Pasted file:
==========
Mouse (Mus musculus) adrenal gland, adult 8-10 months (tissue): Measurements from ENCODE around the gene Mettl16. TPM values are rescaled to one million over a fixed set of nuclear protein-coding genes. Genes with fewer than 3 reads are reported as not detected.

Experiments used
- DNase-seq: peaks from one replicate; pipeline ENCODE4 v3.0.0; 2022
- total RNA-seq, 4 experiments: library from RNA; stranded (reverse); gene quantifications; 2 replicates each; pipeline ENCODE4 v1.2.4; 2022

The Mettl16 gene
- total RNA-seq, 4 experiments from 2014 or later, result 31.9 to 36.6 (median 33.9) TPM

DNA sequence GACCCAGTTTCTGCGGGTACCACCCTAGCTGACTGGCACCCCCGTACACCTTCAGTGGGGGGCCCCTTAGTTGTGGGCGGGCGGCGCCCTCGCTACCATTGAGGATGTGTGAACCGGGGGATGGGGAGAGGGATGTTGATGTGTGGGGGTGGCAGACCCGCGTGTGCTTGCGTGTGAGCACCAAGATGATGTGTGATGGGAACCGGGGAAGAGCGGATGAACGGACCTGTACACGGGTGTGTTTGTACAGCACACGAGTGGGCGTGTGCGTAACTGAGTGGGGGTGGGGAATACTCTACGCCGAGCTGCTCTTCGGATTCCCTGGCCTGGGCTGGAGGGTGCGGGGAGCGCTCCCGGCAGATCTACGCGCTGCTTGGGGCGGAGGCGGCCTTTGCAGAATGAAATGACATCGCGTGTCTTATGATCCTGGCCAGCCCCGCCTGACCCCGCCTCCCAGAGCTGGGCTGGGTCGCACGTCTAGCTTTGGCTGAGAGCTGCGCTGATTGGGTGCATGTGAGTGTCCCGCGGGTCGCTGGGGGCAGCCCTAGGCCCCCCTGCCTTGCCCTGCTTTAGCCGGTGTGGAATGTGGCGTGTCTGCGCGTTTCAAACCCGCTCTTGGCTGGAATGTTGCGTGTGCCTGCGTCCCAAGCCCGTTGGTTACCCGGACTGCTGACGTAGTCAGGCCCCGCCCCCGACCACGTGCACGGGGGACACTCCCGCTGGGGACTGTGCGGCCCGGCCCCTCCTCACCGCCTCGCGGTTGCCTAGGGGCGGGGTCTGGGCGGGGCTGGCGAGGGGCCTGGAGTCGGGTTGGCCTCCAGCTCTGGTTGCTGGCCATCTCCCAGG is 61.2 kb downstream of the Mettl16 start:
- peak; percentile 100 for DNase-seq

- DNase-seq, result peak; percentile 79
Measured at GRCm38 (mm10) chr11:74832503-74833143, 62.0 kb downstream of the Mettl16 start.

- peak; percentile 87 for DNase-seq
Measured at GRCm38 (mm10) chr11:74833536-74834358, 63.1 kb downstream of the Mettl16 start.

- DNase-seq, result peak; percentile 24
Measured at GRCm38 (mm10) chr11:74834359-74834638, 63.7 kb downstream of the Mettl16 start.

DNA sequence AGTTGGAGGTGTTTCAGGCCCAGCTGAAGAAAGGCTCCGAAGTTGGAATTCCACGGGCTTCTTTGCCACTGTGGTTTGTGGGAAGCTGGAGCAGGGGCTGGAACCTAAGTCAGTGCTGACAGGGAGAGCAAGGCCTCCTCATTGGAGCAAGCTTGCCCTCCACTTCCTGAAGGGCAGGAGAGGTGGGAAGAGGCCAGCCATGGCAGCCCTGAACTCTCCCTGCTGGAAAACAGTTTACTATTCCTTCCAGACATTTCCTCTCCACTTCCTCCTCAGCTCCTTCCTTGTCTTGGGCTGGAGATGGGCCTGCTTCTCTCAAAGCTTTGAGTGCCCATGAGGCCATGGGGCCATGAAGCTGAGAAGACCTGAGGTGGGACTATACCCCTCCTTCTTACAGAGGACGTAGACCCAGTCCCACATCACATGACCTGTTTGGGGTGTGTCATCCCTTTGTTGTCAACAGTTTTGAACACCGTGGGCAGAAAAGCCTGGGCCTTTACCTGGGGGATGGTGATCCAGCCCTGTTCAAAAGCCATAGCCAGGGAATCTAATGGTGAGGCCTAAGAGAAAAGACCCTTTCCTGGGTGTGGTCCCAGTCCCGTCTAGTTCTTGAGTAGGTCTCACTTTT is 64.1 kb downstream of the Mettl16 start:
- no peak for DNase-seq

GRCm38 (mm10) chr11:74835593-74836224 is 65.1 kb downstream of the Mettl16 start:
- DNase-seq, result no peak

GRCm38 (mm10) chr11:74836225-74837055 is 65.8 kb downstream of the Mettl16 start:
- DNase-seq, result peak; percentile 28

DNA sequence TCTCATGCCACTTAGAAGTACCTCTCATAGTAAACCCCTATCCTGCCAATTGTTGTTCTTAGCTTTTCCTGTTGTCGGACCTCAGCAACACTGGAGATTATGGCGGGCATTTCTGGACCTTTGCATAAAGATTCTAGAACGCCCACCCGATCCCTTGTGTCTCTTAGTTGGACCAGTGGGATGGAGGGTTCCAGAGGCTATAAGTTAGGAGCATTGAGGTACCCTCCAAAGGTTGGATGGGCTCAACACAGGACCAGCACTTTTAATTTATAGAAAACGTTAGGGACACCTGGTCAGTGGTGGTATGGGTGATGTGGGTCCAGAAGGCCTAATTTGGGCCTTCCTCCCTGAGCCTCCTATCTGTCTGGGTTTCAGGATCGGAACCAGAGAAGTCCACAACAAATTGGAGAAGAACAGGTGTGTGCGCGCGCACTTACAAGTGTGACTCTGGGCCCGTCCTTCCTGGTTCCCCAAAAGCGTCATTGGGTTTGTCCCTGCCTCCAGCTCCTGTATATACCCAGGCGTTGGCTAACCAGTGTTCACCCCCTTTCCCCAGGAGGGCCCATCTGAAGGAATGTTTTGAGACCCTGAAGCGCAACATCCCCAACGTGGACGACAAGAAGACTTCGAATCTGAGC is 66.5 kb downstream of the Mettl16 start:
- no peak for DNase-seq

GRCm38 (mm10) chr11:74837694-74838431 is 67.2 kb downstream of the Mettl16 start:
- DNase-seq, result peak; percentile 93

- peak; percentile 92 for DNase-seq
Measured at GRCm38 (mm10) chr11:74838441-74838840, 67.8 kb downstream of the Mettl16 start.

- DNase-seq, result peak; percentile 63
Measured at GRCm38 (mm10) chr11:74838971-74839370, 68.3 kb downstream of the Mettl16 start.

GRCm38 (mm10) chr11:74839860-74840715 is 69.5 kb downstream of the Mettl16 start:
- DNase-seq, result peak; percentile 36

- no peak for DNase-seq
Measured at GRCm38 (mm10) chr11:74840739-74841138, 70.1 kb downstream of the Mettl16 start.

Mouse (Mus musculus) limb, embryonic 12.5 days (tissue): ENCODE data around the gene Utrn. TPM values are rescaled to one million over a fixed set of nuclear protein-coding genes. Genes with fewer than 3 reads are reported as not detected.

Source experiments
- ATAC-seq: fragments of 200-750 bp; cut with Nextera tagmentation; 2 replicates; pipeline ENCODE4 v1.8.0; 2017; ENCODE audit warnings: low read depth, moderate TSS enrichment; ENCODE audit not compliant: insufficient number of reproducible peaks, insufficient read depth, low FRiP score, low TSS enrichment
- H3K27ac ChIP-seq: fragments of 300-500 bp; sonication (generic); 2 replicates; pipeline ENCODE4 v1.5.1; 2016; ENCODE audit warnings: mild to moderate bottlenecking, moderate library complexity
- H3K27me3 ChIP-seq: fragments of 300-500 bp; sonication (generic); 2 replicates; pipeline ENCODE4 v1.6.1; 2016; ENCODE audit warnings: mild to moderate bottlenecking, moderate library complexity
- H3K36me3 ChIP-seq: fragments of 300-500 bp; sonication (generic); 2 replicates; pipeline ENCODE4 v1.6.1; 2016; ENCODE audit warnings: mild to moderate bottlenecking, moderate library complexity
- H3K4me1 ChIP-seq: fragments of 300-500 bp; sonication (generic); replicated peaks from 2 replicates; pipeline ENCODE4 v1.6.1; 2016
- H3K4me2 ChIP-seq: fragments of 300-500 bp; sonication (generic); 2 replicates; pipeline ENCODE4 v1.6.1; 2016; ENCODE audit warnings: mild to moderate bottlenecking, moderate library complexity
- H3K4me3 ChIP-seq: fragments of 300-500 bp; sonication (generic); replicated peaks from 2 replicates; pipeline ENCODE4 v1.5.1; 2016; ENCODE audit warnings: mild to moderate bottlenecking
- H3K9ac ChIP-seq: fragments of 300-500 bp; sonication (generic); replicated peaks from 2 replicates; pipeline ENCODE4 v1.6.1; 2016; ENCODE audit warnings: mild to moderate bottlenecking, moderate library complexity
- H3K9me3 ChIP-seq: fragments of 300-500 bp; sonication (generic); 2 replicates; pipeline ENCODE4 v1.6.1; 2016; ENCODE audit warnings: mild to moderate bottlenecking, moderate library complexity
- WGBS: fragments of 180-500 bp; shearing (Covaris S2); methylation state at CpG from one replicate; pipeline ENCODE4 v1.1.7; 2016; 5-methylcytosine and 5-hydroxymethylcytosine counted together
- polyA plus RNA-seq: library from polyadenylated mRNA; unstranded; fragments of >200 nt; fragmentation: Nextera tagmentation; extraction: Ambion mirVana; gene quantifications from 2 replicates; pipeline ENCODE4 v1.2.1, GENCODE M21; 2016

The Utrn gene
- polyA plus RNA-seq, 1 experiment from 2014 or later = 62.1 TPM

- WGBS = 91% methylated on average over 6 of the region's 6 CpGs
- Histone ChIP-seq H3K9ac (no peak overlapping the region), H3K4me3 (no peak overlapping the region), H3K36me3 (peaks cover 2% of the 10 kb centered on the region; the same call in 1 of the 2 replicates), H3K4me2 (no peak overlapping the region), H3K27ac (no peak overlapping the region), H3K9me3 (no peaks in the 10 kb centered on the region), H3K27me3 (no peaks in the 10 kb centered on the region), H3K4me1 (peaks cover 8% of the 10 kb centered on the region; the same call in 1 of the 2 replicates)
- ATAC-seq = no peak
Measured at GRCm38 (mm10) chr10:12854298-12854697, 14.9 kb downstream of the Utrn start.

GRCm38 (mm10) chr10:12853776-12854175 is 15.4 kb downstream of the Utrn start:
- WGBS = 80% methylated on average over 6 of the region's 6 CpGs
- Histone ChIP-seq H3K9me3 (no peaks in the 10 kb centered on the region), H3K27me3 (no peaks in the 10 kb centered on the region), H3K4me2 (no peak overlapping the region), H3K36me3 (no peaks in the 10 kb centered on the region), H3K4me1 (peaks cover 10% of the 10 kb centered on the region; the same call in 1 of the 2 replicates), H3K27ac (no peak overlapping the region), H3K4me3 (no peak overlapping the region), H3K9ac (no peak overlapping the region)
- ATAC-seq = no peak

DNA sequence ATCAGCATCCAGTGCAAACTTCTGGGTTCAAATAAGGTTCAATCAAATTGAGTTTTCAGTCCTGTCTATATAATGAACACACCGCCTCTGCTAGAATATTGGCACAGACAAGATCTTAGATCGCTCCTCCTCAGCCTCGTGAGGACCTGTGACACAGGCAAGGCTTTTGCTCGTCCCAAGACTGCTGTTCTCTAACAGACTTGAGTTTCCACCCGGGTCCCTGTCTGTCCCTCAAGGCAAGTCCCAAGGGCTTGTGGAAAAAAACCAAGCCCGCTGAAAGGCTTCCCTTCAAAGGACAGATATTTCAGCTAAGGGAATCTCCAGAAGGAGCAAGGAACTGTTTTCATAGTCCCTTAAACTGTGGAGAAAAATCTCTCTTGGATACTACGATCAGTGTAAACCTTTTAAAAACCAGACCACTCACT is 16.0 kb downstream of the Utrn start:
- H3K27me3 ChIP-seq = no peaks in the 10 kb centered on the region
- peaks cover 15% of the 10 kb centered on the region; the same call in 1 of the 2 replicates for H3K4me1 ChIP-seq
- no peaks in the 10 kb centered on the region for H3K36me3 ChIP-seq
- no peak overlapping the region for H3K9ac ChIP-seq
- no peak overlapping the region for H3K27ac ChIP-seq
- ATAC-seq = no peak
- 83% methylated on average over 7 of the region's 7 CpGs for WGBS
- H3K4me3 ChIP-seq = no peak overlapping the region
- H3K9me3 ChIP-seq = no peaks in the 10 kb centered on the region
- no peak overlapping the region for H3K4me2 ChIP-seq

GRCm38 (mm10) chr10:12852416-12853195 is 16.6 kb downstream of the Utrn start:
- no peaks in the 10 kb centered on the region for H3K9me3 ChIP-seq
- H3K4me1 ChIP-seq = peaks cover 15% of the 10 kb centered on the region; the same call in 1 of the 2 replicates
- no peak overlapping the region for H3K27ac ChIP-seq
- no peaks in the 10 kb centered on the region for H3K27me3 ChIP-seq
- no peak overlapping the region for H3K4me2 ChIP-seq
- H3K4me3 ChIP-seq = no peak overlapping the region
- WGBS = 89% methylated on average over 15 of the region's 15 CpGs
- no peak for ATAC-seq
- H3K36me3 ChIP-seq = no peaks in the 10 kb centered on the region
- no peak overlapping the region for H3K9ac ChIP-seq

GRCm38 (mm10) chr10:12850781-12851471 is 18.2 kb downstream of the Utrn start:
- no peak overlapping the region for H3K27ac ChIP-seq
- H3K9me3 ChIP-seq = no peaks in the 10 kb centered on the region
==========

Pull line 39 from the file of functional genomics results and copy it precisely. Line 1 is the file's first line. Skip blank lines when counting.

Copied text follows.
- H3K4me1 ChIP-seq: fragments of 300-500 bp; sonication (generic); replicated peaks from 2 replicates; pipeline ENCODE4 v1.6.1; 2016